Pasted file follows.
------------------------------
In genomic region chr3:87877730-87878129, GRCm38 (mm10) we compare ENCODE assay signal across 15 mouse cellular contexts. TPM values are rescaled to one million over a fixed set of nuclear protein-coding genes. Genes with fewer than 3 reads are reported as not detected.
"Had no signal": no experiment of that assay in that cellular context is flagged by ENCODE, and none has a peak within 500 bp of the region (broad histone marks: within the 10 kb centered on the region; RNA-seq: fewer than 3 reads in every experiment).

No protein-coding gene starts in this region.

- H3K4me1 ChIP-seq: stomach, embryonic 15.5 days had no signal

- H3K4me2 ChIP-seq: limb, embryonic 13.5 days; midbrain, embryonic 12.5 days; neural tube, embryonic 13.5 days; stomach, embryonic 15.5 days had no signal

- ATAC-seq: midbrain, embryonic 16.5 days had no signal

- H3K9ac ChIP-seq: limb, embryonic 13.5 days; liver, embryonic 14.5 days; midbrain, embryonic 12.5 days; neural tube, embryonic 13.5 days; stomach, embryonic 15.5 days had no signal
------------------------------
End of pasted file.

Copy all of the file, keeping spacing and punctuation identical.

In genomic region chr3:87877730-87878129, GRCm38 (mm10) we compare ENCODE assay signal across 15 mouse cellular contexts. TPM values are rescaled to one million over a fixed set of nuclear protein-coding genes. Genes with fewer than 3 reads are reported as not detected.
"Had no signal": no experiment of that assay in that cellular context is flagged by ENCODE, and none has a peak within 500 bp of the region (broad histone marks: within the 10 kb centered on the region; RNA-seq: fewer than 3 reads in every experiment).

No protein-coding gene starts in this region.

- H3K4me1 ChIP-seq: stomach, embryonic 15.5 days had no signal

- H3K4me2 ChIP-seq: limb, embryonic 13.5 days; midbrain, embryonic 12.5 days; neural tube, embryonic 13.5 days; stomach, embryonic 15.5 days had no signal

- ATAC-seq: midbrain, embryonic 16.5 days had no signal

- H3K9ac ChIP-seq: limb, embryonic 13.5 days; liver, embryonic 14.5 days; midbrain, embryonic 12.5 days; neural tube, embryonic 13.5 days; stomach, embryonic 15.5 days had no signal